• The C implementation using sd-bus without kdbus performs slightly poorer than the dbus-python which surprised me.
  • kdbus is by far the best performing with payloads < 2048 bytes
  • Signals are by definition sent without a response.  Having a reliable way for the sender to know that a signal was not sent seems pretty important, so kdbus seems to have a bug in that no error was being returned to the transmitter or that there is a bug in my test code.
  • Code likely has bugs and/or does something sub optimal, please do a pull request and I will incorporate the changes and re-run the tests.
Fedora Perú en CONEISC 2015 – Arequipa

Por segunda vez consecutiva la Comunidad Fedora Perú fue invitado a participar al XXIII CONEISC – Congreso Nacional de Estudiantes de Ingeniería de Sistemas y Computación – Emprendimiento Tecnológico en el siglo XXI, presentamos coordinadamente una lista con más de 15 temas entre charlas y talleres y finalmente nos aprobaron 10 que mostramos en las siguientes líneas.

Bernardo C. Hermitaño Atencio

  • Perdiendo el miedo al terminal de Linux
  • Como usar Fedora y no morir en el Intento
  • Usuarios y Permisos en Linux con Fedora

Tonet Pascualet Jallo Colquehuanca

  • Hablemos de Android y su corazón Linux
  • Python en la Web: Flask

Anthony Angel Fernando Mogrovejo Mamani

  • Administraciòn de paquetes con Spacewalk.
  • ¿Como ser un DEVOPS?
  • Introducción al Pentesting.

Alex Irmel Oviedo Solis

  • Tu propia nube con Openstack y Openshift.
  • Fedora Server Rolekit y Cockpit

Todas las actividades se desarrollaron el orden del cronograma que presentó la organización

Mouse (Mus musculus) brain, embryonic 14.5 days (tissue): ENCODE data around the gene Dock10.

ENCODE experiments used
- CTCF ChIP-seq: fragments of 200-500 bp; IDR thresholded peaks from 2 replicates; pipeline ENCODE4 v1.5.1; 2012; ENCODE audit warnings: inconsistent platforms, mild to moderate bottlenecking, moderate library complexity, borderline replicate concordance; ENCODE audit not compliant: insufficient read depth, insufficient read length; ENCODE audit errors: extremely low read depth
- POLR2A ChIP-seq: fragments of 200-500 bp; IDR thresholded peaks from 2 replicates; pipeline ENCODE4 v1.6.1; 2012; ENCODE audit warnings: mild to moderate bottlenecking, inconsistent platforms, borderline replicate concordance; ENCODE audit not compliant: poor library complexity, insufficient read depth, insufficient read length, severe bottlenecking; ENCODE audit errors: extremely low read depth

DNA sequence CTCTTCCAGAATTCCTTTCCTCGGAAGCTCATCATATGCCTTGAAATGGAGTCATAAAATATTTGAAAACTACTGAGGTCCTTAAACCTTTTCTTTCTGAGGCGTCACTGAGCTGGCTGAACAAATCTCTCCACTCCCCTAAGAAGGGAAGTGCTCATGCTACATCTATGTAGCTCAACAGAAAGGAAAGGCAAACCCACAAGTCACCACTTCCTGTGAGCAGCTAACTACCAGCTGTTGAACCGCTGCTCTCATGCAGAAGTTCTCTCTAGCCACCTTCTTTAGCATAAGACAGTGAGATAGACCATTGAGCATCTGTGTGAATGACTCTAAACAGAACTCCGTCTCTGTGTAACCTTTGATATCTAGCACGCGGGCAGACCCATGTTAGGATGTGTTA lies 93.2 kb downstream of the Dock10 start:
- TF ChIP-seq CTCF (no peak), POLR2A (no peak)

Como era de esperarse por ser unas de las únicas comunidades que representan a las distibuciones de Linux las charlas y talleres tuvieron buena aceptación y acogida. Además la organización nos brindó un espacio (stand) para hablar, consultar temas, exponer puntos particulares de Fedora como S.O. y de Fedora como comunidad.

Es necesario también hacer mención que tuvimos el apoyo como colaboradores de Rene Lujano y Aly Yuliza Machaca quienes permitieron llegar a más participantes mediante sus aportes en la charlas y el stand de la feria tecnológica.

Adjunto las imágenes del evento para que tener una mejor descripción de lo vivido en la Semana del Coneisc 2015. Felicitamos a la organización y esperamos vernos en los siguientes eventos..

Imágenes del Miercoles 19 de Agosto






















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Imágenes del Jueves 20 de Agosto

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Imágenes del Viernes 21 de Agosto

20150821_102022 20150821_102025 20150821_102039 20150821_102048 20150821_102049 20150821_103703 20150821_103707 20150821_103712 20150821_103825 IMG_20150821_090734958 IMG_20150821_090840196_HDR IMG_20150821_091318750 IMG_20150821_091902062 IMG_20150821_091914015 IMG_20150821_105911976_HDR IMG_20150821_110104688_HDR IMG_20150821_110200796_HDR IMG_20150821_110653666 IMG_20150821_111240610 IMG_20150821_111344692 IMG_20150821_112129114_HDR IMG_20150821_112132710 IMG_20150821_112214095 IMG_20150821_112218444 IMG_20150821_112237934_HDR IMG_20150821_112242348 IMG_20150821_112243413 IMG_20150821_112247578 11144942_10208015484929052_8599384677435009873_n 11923202_10208015484769048_7005921995270896715_n

Fedora 23: kein MP3-Support im Moment

Nutzer der momentan in der Entwicklung befindlichen Version 23 von Fedora müssen zur Zeit ohne MP3-Support auskommen, da sich das Paket gstreamer1-plugins-bad-freeworld, welches das MP3-Plugin für gstreamer 1.x enthält, nicht installieren lässt.

Fedora 23 Internationalization test day today !!
We have planned Fedora 23 i18n test day today. Most of the details are available on test day page regarding how to execute test day.

From the changes side we have 3 changes this time
Basic motivation behind this test day is to make sure all essentials components for languages working fine.
  • Enconding's 
  • Fonts
    • Default selected fonts are appropriate for languages.
  • IME's
    • IBus